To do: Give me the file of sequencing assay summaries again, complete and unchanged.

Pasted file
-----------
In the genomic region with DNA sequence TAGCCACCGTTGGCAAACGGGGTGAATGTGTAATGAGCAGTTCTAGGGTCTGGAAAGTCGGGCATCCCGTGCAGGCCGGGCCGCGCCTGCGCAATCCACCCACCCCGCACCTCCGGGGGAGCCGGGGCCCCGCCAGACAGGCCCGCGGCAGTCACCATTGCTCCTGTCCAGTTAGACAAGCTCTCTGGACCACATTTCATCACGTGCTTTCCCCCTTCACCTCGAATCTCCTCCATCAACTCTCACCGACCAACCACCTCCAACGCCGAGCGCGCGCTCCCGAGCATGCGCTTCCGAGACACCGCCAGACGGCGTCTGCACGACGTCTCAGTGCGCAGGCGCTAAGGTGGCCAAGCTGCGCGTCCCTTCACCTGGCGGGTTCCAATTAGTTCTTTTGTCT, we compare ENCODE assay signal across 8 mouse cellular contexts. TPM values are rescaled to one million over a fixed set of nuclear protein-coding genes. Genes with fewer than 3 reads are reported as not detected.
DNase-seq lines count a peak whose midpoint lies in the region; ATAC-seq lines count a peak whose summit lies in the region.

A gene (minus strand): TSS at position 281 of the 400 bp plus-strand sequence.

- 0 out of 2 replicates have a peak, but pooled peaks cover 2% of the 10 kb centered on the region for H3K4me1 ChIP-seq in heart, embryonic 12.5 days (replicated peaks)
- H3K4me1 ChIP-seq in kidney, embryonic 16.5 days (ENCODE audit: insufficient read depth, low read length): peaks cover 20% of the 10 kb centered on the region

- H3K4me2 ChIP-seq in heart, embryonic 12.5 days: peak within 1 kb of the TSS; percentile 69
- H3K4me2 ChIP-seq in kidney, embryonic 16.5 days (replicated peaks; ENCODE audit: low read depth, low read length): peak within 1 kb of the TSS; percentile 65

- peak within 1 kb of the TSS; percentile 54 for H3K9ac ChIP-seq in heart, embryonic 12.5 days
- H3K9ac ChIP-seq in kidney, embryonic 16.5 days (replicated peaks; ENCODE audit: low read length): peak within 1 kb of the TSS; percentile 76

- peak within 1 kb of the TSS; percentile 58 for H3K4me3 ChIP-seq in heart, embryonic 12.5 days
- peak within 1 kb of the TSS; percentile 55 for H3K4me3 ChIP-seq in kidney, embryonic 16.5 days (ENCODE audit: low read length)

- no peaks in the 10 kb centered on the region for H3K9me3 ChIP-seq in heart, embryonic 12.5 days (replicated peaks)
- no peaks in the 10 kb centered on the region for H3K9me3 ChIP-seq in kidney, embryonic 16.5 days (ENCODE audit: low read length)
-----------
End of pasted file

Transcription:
In the genomic region with DNA sequence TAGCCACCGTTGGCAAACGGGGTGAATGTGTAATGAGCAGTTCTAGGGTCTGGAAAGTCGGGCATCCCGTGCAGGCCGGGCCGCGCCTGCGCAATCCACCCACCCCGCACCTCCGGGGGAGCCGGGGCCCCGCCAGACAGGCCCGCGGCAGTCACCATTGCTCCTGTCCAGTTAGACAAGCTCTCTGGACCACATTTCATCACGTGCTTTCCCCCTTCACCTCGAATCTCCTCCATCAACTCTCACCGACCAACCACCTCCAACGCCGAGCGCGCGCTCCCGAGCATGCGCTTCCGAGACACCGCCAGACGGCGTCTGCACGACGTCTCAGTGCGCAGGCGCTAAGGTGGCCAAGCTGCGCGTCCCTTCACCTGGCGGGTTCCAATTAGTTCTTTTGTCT, we compare ENCODE assay signal across 8 mouse cellular contexts. TPM values are rescaled to one million over a fixed set of nuclear protein-coding genes. Genes with fewer than 3 reads are reported as not detected.
DNase-seq lines count a peak whose midpoint lies in the region; ATAC-seq lines count a peak whose summit lies in the region.

A gene (minus strand): TSS at position 281 of the 400 bp plus-strand sequence.

- 0 out of 2 replicates have a peak, but pooled peaks cover 2% of the 10 kb centered on the region for H3K4me1 ChIP-seq in heart, embryonic 12.5 days (replicated peaks)
- H3K4me1 ChIP-seq in kidney, embryonic 16.5 days (ENCODE audit: insufficient read depth, low read length): peaks cover 20% of the 10 kb centered on the region

- H3K4me2 ChIP-seq in heart, embryonic 12.5 days: peak within 1 kb of the TSS; percentile 69
- H3K4me2 ChIP-seq in kidney, embryonic 16.5 days (replicated peaks; ENCODE audit: low read depth, low read length): peak within 1 kb of the TSS; percentile 65

- peak within 1 kb of the TSS; percentile 54 for H3K9ac ChIP-seq in heart, embryonic 12.5 days
- H3K9ac ChIP-seq in kidney, embryonic 16.5 days (replicated peaks; ENCODE audit: low read length): peak within 1 kb of the TSS; percentile 76

- peak within 1 kb of the TSS; percentile 58 for H3K4me3 ChIP-seq in heart, embryonic 12.5 days
- peak within 1 kb of the TSS; percentile 55 for H3K4me3 ChIP-seq in kidney, embryonic 16.5 days (ENCODE audit: low read length)

- no peaks in the 10 kb centered on the region for H3K9me3 ChIP-seq in heart, embryonic 12.5 days (replicated peaks)
- no peaks in the 10 kb centered on the region for H3K9me3 ChIP-seq in kidney, embryonic 16.5 days (ENCODE audit: low read length)